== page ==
The localism principle in communications policymaking and policy analysis: Ambiguity, inconsistency, and empirical neglect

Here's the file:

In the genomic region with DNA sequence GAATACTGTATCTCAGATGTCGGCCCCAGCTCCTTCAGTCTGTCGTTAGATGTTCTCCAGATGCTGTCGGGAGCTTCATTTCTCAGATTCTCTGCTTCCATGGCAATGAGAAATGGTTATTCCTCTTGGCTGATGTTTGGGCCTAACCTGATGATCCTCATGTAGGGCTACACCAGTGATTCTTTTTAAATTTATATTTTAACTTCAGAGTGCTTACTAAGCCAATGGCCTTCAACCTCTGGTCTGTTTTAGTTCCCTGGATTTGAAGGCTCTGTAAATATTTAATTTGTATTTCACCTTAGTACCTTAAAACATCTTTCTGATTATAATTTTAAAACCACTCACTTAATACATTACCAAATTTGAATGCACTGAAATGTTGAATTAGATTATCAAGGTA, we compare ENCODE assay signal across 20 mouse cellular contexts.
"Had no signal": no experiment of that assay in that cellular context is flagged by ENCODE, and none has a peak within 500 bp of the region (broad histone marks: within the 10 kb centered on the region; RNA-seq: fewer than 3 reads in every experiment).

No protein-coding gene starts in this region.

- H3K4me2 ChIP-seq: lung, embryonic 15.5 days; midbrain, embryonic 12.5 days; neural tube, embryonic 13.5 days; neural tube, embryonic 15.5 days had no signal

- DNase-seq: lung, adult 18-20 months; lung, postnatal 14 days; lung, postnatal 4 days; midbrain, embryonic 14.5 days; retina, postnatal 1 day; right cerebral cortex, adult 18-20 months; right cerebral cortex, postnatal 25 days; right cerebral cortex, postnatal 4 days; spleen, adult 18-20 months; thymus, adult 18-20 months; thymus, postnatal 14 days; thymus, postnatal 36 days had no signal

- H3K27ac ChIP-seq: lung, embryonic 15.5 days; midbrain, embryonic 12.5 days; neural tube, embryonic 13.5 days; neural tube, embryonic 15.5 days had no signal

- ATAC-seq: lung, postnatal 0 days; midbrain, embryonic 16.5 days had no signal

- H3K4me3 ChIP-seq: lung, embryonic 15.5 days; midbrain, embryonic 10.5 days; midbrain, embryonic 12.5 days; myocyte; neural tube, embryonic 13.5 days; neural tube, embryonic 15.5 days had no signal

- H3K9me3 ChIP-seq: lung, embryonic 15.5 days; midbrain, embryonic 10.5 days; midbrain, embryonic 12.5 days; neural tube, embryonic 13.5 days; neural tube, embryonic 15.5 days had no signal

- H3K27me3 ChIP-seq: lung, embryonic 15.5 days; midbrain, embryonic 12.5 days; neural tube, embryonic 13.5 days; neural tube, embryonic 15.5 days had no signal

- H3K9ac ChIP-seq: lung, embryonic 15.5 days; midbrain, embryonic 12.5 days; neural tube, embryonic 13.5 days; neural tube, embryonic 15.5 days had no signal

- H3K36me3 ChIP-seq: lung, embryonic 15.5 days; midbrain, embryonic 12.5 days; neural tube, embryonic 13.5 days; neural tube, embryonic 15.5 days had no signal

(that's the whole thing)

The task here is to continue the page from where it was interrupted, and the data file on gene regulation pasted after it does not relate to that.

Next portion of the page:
Localism long has been a central guiding principle in communications policymaking, yet its specific meaning and objectives have not been well articulated by policymakers. This article attempts to bring greater clarity to the localism principle, through an examination of how the Federal Communications Commission has defined local programming. Policymakers have failed to establish a clear and stable definition of what constitutes local programming, which has contributed to the sense of ambiguity, uncertainty, and inconsistency that long has characterized localism policymaking. If localism policies are to reflect the rationales upon which they are based, the definition of local programming must be expanded to account not only for a program's point of origin, but for the nature of a program's content as well.
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